For our team, the discovery of a front-end framework and all its concepts was challenging, especially the handling of data and where it should live on our page.

In our web app, we need to load profiles and filter them depending on the logged in user’s zipcode, profiles liked and profiles matched. This means we have two sources of data: the current logged in user data and all the other profiles (filtered) data. We also wanted to create a logged out experience where users could just swipe through all the profiles stored in our database.

To do so, there is a powerful tool provided by Vue which is Vuex, a local store. The aim of Vuex is to center all the database and API calls in what are called “actions” and then have the data ready to go in the store, available to all components. The data can then be modified in the store, and those actions can send the updates to the database. The thing is that our team didn’t really feel comfortable using the Vuex store for all the data, so we tried having only the current user logged in data in the store and make database calls directly from components (which, in hindsight, is not a good practice). This was making it incredibly difficult to update the profiles list depending on logged in or logged out experience. Because the state of the user was kept in the store, we had to make our components check the store first before deciding if it should call the database and render the entirety of the profiles for a logged out user, or just the filtered ones for that user.

What we ended up doing was remove the logged out experience altogether, and make sure that the database calls were happening after the Vuex store gets all the current logged in user data. This way, the console didn’t yell at us saying they can’t render a filtered profiles list because they have no idea what is this.user.zipcode ! Now, we have a good working logged in user experience, and the components are rendering without issues. But after this experience, I’ll always make sure to keep all the database calls in the Vuex store!

Other things I learned

I talked a bit about what I would do differently next time to avoid an undesirable technical situation. But there are many other things I learned from developing PuppR.

First, I learned how to use a web framework, and I am quite proud of this. I feel more ready to enter a full-stack role and work with a framework. I am really thankful that experienced engineers advised my group to work with Vue.js and that we followed that advice. It’s easy to learn, but was challenging enough for us to always be learning during the process and to keep us on our toes.

I also learned that I have a thing for UI and that I really enjoy making an app look beautiful and feel good. I still don’t think I want to be a UX engineer, but this project gave me a sensitivity for design.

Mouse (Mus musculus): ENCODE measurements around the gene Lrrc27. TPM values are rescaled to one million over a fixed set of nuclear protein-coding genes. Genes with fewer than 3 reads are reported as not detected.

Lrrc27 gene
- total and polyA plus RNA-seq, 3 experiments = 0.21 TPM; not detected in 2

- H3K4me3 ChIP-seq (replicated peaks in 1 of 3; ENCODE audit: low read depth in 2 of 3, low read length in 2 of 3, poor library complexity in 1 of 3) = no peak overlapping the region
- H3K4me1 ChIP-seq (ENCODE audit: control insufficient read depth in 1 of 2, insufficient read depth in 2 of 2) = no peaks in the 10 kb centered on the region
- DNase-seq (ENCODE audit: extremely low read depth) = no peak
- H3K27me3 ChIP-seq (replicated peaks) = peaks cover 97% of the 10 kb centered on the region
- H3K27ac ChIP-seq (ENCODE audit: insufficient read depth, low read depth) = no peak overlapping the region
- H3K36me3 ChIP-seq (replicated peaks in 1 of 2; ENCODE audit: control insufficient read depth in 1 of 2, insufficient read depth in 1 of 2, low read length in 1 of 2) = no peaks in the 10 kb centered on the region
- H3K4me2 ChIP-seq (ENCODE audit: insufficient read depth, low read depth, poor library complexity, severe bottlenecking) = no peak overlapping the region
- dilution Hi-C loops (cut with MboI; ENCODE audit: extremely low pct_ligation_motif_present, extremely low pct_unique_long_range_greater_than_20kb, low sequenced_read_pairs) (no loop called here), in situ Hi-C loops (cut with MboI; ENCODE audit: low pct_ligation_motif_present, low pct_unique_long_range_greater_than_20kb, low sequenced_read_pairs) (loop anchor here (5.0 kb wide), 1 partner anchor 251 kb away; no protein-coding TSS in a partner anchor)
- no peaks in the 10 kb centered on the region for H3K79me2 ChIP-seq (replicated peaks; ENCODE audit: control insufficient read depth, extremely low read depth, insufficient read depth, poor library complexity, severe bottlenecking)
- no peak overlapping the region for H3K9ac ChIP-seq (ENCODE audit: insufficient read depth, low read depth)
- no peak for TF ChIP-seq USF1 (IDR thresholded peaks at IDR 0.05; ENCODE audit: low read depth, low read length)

My two peers for this project really made the entire process easier, more fun and more enjoyable. We were meeting everyday to work on different items, helping each other out when needed, and it felt like the project was always moving forward. This was made possible by the support we would provide each other and the constant motivation we had. Everyone was passionate about delivering an awesome app, so we were on the same wavelength. Also, we allowed the work environment to stay fun and playful, and we were just laughing about everything everyday, while keeping focus. It taught me that work can be really serious and that it doesn’t need to be stressful and dreadful at the same time. (Don’t get me wrong, we were still super tired by the end of the project)

This project really confirmed my desire to become a Full-Stack Software Engineer, as I got to develop a project with technologies used in a lot of companies, both on front and back end.

I also feel like I might have learned a lot on these technologies but that the path is still really long, and there are so many new things I want/have to learn to reach my goal. I feel like I got a glimpse of what I am going to be working with, but that there is so much more to web development, and I am really excited to discover it!

Overall, working on my Portfolio project with two great human beings on a fun app was an awesome experience. I wish we would have had more time to develop it and implement more features, but I am very proud of our work and it constitutes a great conclusion to our Foundations year.

Who is Laura Roudge?

I am a passionate Software Engineering student at Holberton School, in San Francisco, about to start an internship at Deezer in Paris. Former dancer and comedian, I am switching careers to become a Full-Stack Software Engineer.

Here’s a link to the PuppR repo on GitHub: https://github.com/lroudge/puppr

Link to the deployed landing page and project: https://puppr.best/

Link to my LinkedIn profile: https://www.linkedin.com/in/lauraroudge/

JavaScript in Plain English

Learn the web's most important programming language.

Laura Roudge

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Software Engineer at Deezer in Paris, former student at Holberton School in San Francisco, always striving to build a better world.

JavaScript in Plain English

Learn the web's most important programming language.